The Volcano

The Volcano

A quick parable.

You live on the side of a volcano, the lands are fertile and it provides greatly because of this. Having your family live there for many generations you know of the stories and how the mountain below you typically behaves. Every rumble and shake you are intimately aware of.

One day you wake up to a sudden rumble and a shudder, the likes of which you have never experienced before but the stories of the past let you know what it means. The volcano is about to wake up and put on a show. The problem is that there is a big village just down the mountain that would be directly in the path ­of the ash, the poisonous cloud and eventually the lava.

So you take it on to do the right thing, run down to the village and warn everyone of what is to come. "Get out of the village tonight or you will perish!", "I can lead the way".

This is when you will come across three different kinds of people.

The 'nay-Sayers'. The people that will say "this cannot happen, we are safe look at everything around you it is fine!" "And even if there are issues then others will make sure nothing major happens". These are the people that will go back to their dinner or grab a drink and go back to their lives completely ignoring the potential threat. Worse than that they are the ones that could try to convince others that the threat is benign. When the mountain blows, they will only be convinced when they are chocking on the ask cloud or being burned by the lava lapping at their feet.

The 'dear in head light' people. Those that can understand what is happening but become paralysed with fear as they cannot figure out a rational way to solve the issue. These people can be saved but it will take a lot of convincing and putting things in order. They will be disorganised at first but they have potential to save themselves and others.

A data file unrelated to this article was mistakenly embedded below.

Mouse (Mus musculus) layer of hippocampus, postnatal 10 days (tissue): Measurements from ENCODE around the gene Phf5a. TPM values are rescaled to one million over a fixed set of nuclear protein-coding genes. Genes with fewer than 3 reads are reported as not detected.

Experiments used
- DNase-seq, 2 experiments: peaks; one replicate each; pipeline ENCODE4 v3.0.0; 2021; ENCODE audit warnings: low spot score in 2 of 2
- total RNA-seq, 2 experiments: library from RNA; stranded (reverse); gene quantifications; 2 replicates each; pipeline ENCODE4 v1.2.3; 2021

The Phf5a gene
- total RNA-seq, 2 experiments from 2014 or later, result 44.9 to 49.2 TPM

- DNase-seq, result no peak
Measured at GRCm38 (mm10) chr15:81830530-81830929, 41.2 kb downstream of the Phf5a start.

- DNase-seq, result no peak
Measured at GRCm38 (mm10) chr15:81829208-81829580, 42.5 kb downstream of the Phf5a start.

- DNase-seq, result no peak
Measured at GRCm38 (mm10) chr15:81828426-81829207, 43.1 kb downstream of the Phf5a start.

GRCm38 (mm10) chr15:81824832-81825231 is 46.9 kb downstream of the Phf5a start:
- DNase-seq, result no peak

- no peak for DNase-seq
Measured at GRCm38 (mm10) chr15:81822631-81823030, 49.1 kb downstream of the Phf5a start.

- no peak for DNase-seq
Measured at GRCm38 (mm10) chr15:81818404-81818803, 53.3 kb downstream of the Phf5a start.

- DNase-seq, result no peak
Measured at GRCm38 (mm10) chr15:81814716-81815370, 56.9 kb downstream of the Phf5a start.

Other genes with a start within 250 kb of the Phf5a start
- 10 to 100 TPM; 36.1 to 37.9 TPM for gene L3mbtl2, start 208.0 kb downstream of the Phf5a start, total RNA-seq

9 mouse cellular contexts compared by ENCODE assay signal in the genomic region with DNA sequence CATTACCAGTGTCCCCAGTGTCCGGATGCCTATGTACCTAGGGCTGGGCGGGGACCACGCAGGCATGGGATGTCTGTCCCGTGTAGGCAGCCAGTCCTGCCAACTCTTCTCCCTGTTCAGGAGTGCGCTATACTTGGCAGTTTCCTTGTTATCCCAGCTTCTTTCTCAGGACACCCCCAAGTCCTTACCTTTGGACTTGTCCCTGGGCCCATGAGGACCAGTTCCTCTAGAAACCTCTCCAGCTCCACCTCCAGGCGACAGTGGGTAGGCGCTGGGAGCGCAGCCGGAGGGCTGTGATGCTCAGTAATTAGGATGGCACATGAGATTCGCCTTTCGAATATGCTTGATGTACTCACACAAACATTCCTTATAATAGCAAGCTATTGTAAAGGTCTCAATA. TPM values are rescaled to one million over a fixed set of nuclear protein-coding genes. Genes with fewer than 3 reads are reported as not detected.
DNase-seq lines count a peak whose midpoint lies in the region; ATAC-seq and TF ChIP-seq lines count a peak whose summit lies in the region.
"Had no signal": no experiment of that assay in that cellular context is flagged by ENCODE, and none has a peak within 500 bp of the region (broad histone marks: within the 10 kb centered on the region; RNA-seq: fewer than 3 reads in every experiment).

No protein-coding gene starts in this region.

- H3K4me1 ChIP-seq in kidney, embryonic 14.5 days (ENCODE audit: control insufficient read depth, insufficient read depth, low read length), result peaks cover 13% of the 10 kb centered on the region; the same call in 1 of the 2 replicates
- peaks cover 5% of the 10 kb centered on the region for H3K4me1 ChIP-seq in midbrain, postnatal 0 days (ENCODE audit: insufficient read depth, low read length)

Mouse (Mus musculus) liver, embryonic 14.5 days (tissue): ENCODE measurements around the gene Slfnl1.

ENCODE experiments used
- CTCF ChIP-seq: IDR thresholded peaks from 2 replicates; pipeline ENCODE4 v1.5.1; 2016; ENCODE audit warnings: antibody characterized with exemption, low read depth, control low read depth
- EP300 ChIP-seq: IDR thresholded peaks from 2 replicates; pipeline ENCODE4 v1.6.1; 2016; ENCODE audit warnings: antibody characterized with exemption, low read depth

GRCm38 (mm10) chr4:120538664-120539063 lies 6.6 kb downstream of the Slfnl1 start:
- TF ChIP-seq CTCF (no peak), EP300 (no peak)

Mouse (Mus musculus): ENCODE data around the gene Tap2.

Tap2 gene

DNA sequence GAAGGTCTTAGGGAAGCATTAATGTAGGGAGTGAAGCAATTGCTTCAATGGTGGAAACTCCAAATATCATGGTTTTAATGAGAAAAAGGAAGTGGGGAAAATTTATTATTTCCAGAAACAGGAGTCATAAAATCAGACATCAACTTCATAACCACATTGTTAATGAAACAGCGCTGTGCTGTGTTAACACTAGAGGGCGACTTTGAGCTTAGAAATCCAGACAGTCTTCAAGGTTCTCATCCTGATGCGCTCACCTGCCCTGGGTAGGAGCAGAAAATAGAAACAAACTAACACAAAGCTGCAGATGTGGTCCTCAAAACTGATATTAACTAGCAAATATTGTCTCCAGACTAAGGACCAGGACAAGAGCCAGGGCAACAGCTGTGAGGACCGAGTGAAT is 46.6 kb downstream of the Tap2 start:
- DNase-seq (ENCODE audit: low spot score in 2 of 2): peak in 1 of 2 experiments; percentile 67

The third kind, the 'under standers'. They are the ones that will hear the message, understand the issues and will be eager to help. "Show us what to do and we will make it happen", these are your allies and they can help the second group those that are paralysed with fear.

The first group would near impossible to save, they are stubborn and will refuse to change their ways, this is similar to the personal-standard model I proposed in the April 2018 writings. The second group there is hope as while they are paralysed they are at least accepting of the situation and are willing to have their hands held to be guided to safety.

There are two lessons from this scenario. Firstly is that if there are issues they you are aware of then you will need to prioritise who you end up trying to save. Recruit those that can help and try to save those that are willing to be saved even if they are confused, the first group can be saved but they will be the hardest and it may be worth more effect than you have. Secondly, Ignorance is bliss but the results are disastrous.

These ideas can be applied to any manner of situations, from accidents to social movements. As much as we want to save everyone, it might not always be possible.

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